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Donald Trump’s Launching a New Video Platform

Donald Trump’s Media & Technology Group updated its investor relations page with plans for its first venture aimed at enhancing shareholder value—a “non-woke” streaming service.

Called TMTG+, the subscription-based service first announced by Trump in 2021 is expected to include “non-woke” entertainment in the form of news, documentaries, podcasts and other content outside of the purview of what it calls “Big Tech’s” influence, according to the page. The move would appeal to viewers disillusioned with the current landscape of digital content.

The term “woke,” originally a watchword within Black communities to signal awareness of social injustices and racial prejudice, has evolved. Merriam-Webster defines “woke” as being “aware of and actively attentive to important facts and issues (especially issues of racial and social justice).”

However, the term has since been co-opted and politicized. In contemporary discourse, particularly among right-wing conservative circles, “woke” has transformed into a pejorative label used to critique policies or ideologies seen as excessively progressive or politically correct, often without addressing the original context of social and racial justice in which the term is rooted.

While further details are unknown, the fledgling company whose stock has performed dramatically well since being launched on Tuesday, may soon be pressured by investors to create value as the Trump-owned venture has not brought in much in terms of revenues since its launch in 2022.

Republican presidential candidate and former U.S. President Donald Trump gestures to supporters. Truth Social has plans to launch a “non-woke” streaming service.

Win McNamee/Getty Images

Dubbed the “election stock” and a “meme stock” by market observers, the $9.5 billion company booked revenues of $3.4 million over the first nine months of 2023, alongside losses totaling $49 million.

Newsweek has sought comment from Truth Social through Shannon Devine, its marketing director, on Wednesday.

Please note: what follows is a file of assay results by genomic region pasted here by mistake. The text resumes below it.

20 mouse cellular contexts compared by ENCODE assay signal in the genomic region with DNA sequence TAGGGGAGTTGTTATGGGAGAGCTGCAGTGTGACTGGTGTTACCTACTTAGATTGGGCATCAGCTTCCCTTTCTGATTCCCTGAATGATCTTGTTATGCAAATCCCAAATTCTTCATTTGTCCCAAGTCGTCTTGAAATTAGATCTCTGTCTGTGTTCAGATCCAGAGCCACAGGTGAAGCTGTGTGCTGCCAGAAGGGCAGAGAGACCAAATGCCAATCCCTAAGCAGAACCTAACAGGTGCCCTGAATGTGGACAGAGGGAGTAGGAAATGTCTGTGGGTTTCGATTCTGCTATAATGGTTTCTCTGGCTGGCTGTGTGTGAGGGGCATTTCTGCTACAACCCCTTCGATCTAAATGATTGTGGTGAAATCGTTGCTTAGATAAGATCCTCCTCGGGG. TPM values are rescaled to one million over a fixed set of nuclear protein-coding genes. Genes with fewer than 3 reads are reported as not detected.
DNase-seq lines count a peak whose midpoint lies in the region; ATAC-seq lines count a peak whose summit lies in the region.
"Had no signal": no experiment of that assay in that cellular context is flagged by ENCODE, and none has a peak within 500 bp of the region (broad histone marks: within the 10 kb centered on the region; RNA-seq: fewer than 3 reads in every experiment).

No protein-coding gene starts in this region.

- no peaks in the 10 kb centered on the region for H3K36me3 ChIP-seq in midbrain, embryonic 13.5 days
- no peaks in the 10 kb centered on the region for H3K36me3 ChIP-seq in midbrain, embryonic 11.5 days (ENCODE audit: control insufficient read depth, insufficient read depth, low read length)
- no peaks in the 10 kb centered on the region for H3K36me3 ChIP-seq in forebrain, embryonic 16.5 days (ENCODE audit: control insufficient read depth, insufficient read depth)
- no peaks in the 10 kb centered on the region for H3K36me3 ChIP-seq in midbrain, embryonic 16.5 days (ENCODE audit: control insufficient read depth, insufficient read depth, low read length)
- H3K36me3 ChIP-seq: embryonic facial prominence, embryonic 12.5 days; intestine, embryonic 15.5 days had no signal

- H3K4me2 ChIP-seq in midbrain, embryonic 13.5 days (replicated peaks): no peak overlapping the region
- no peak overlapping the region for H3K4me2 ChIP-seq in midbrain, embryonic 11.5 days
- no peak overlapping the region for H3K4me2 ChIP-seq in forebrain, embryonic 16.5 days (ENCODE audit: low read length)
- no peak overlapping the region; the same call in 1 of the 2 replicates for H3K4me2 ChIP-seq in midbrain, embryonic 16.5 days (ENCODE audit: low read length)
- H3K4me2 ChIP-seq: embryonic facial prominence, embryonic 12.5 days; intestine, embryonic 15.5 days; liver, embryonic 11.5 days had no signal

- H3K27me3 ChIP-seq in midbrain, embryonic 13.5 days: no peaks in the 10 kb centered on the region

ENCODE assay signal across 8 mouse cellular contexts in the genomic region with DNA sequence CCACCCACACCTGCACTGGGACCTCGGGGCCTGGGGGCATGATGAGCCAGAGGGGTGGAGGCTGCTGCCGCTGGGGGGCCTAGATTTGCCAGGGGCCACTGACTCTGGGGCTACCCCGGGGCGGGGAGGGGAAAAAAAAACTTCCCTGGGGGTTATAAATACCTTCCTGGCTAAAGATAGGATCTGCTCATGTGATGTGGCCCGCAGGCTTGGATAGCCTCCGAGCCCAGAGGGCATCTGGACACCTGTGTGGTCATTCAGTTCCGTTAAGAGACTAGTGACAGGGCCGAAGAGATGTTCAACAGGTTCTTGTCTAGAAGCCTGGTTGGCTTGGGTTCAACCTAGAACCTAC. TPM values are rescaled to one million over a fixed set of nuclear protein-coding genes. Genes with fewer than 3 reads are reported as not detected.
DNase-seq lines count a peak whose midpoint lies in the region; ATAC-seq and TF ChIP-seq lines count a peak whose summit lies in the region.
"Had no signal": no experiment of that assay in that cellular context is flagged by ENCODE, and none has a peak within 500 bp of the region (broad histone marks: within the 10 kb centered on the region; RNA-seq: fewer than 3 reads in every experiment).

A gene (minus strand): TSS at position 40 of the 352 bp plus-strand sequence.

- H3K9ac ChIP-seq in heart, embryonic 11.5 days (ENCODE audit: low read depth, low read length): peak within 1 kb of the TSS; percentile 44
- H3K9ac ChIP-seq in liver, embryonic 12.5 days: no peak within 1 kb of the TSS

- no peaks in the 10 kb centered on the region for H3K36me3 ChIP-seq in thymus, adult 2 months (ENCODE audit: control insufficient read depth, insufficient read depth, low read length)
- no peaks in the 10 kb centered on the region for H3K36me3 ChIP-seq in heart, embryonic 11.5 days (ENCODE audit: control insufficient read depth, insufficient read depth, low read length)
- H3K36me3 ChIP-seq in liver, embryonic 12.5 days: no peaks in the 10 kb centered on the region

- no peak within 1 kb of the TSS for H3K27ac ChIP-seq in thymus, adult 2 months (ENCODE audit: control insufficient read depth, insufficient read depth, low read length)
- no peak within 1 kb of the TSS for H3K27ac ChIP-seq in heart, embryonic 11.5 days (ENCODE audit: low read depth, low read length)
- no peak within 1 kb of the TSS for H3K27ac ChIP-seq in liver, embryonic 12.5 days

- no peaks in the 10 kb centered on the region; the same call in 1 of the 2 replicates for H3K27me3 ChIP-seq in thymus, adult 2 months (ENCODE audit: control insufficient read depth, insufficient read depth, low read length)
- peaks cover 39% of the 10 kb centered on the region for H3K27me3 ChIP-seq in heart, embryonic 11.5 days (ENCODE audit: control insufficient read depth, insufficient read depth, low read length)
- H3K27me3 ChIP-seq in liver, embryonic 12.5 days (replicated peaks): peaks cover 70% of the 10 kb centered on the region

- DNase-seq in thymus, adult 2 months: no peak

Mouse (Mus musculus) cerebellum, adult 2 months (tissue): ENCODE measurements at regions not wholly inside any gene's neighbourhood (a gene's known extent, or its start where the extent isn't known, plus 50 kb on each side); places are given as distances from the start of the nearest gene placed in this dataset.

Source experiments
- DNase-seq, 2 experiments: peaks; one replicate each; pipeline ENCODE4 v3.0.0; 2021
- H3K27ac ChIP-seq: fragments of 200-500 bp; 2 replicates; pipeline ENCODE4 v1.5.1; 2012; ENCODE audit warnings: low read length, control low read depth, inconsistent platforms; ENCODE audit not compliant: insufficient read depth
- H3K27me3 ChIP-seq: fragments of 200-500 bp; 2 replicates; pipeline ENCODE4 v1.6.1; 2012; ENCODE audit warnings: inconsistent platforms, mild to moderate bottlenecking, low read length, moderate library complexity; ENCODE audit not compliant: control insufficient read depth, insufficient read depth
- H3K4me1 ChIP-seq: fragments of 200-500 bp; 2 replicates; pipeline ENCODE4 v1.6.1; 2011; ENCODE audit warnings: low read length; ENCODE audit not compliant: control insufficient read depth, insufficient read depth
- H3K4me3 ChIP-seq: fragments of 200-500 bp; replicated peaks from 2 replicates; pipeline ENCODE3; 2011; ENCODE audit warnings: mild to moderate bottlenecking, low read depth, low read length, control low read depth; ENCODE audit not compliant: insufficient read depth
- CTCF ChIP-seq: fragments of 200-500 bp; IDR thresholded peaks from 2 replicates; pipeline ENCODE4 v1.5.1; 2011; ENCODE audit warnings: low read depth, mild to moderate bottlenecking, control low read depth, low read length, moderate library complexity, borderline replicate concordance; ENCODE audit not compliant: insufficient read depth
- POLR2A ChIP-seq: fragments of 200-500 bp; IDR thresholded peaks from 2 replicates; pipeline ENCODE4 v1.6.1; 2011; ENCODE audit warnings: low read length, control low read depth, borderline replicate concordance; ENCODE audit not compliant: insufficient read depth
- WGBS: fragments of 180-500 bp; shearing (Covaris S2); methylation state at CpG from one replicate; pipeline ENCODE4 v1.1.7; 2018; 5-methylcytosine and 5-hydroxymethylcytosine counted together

Owning a 58 percent stake, Trump, if elected in November, would be the first U.S. president with a controlling stake of a publicly traded company, but it wouldn’t be the first time he’s had a stock on the market.

Issuing its IPO in June 1995 and filing for Chapter 11 Bankruptcy protection just nine years later, Trump Hotel & Casino Resorts traded on the New York Stock Exchange under the ticker DJT—the same symbol as Truth Social—and, just like Truth Social, saw a strong market debut.

However, over the course of its short life as a publicly traded company, Trump Hotel & Casino Resorts saw its debt swell to $1.8 billion before Trump entered a deal with Credit Suisse that saw its debt reduced, and his stake cut from 56 percent to 25 percent, according to a 2004 NBC News report.

It would file for bankruptcy three times afterward. None of the properties exist anymore.

Trump currently owns 58 percent of Truth Social.

While Truth Social virtually makes no money (as compared to its multibillion dollar market capitalization), its time on the market could be different than Trump Hotel & Casino Resorts, according to the enthusiasm echoed by its CEO Devin Nunes in a statement on Tuesday.

“We built this company to protect the American people’s voices and their freedom,” Nunes said, adding, “Having transformed into a public company, Truth Social remains committed to maintaining and vehemently defending a digital space for free expression.”

The company believes that Truth Social’s presence on the stock market is a reflection of “Americans’ demands for free-speech platforms that reject the stifling censorship imposed by Big Tech.”

Though, according to market experts like CNBC’s Bob Pisani, Truth Social is just a meme stock, and it will continue to trade that way.